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|Wednesday, September 19, 2001, updated at 21:48(GMT+8)|
48-Hour Calm Period Has Not Begun: Israeli SpokesmanIsrael doesn't think that the 48-hour calm period has begun before Israeli Foreign Minister Shimon Peres and Palestinian leader Yasser Arafat could meet , a spokesman in the Prime Minister's Office told Israel Radio on Wednesday.
The spokesman said although the two sides reached a ceasefire on Tuesday, the Israeli government is not at all happy with continuing clashes on the ground since then, adding that the Israeli government wants to test whether Arafat's ceasefire order was serious.
Israeli Prime Minister Ariel Sharon conditioned a proposed summit between Peres and Arafat on Arafat's ceasefire order and a 48-hour calm period thereafter.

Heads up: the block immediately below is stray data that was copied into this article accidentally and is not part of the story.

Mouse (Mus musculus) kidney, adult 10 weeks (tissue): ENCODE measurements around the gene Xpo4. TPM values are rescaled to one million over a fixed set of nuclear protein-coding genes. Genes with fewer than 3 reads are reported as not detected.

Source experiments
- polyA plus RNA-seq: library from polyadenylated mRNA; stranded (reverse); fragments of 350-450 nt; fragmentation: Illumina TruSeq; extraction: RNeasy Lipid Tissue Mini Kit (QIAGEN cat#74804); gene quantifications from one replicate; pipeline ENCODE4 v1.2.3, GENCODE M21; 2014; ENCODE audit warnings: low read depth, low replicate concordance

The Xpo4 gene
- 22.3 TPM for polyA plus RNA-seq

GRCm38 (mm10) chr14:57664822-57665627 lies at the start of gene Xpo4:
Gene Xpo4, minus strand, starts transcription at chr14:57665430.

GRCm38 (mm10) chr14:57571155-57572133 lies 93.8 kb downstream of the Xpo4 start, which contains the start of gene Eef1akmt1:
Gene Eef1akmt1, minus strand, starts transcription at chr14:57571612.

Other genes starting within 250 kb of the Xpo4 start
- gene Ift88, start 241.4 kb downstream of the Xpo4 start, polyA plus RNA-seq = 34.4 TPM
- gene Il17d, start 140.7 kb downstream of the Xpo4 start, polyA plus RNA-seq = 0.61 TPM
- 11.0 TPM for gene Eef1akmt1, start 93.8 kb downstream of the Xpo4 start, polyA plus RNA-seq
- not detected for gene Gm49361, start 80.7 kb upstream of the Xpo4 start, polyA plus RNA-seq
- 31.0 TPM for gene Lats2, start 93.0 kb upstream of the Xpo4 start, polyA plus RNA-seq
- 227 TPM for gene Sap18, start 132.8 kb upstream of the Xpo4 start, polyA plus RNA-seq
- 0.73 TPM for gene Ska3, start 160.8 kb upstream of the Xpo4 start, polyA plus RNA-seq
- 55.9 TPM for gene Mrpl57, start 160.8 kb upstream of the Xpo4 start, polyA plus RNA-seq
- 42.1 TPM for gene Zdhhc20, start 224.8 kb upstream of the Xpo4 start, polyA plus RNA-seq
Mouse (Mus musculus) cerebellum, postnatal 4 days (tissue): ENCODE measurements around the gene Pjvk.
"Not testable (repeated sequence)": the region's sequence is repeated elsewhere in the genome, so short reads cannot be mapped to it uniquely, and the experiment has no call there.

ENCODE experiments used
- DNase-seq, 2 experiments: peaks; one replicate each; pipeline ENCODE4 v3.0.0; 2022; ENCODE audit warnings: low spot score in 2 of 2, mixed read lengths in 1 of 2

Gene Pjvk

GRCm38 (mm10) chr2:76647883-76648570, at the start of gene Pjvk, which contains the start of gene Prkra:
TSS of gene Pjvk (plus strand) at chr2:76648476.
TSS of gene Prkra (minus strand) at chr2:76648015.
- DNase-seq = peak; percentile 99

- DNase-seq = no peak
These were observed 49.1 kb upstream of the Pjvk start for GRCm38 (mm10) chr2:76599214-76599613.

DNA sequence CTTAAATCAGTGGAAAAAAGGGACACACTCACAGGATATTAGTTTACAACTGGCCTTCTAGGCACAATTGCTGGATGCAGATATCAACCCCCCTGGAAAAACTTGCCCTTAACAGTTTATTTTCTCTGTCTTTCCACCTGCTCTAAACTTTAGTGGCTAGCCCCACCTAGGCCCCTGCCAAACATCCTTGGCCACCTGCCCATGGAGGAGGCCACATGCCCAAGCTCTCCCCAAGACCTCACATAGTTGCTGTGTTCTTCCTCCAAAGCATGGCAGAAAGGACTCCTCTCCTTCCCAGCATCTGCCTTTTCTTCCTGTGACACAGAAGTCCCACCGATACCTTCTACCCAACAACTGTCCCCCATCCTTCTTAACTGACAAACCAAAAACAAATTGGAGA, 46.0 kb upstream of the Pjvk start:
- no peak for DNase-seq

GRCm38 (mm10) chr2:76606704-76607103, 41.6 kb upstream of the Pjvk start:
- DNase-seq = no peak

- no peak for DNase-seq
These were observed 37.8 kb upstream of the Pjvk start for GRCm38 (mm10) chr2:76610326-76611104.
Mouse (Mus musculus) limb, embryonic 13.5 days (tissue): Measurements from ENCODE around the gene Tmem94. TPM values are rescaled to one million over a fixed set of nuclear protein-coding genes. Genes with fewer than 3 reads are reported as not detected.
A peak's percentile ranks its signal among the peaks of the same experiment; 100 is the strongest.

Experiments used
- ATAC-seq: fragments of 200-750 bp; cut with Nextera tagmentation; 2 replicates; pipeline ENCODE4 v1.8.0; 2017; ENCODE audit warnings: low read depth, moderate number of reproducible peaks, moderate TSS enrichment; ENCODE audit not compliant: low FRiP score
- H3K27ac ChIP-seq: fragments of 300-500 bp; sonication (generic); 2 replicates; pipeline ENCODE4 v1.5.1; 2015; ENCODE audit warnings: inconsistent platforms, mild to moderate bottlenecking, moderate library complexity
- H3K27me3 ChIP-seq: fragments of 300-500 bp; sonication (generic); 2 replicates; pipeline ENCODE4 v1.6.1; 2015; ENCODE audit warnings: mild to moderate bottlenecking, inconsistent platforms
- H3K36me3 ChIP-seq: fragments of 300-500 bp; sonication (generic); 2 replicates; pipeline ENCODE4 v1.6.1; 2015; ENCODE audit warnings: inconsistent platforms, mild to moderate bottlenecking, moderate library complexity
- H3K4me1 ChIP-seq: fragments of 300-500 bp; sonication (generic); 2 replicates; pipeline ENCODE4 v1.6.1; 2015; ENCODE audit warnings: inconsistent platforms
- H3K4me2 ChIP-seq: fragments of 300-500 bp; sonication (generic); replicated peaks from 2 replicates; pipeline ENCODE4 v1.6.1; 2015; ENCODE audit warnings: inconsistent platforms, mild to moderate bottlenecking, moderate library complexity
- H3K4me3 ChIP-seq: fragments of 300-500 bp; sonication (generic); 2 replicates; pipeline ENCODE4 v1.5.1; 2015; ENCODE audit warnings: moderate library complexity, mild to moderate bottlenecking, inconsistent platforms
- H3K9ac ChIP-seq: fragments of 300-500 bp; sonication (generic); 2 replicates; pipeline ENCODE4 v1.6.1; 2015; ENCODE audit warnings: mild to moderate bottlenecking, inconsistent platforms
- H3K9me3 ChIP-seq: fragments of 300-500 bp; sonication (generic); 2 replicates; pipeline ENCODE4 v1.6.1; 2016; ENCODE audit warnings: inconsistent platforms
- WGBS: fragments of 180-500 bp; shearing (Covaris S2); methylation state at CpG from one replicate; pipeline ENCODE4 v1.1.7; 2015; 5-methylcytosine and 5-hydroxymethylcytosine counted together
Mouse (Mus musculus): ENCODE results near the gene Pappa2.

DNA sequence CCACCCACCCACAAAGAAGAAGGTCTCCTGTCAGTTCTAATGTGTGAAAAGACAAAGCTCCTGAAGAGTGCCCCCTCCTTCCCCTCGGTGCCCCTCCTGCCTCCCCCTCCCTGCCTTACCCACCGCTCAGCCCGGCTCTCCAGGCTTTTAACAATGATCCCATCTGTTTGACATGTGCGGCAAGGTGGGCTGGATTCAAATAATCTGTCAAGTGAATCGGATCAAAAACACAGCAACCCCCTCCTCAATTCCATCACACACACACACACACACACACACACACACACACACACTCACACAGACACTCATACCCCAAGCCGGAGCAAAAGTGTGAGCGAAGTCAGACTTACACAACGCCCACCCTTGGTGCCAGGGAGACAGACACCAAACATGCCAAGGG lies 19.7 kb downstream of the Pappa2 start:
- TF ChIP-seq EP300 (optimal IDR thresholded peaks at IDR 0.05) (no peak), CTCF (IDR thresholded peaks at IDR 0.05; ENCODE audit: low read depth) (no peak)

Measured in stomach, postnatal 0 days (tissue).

Peres, a dovish figure in Sharon's national unity government, wants to use the occasion of meeting with Arafat to solidify the ceasefire implementation and discuss next steps to reconcile the Palestinians and Israelis after nearly a year of violence between the two sides.
Over 800 people, most of them Palestinians, have been killed in the conflict since late last September.
Arafat announced the truce on Monday and reiterated on Tuesday that his security forces would carry out a unilateral ceasefire, even if in case of continued Israeli military operations.
Later on Tuesday, Israeli Defense Minister Binyamin Ben Eliezer ordered the Israeli army to stop all initiated military actions in the Palestinian areas and withdraw from reoccupied areas near the West Bank cities of Jenin and Jericho.
However, reports said that clashes between the two sides continued Tuesday night in the West Bank and Gaza Strip.
On Wednesday, leaders of the Islamic Resistance Movement (Hamas) and the Islamic Jihad (Holy War), two radical Palestinian groups, announced that they rejected the ceasefire call by Arafat and would continue their fight against Israel.
Arafat reportedly will meet with his security forces' heads on Wednesday night to discuss concrete steps to strictly implement the truce.
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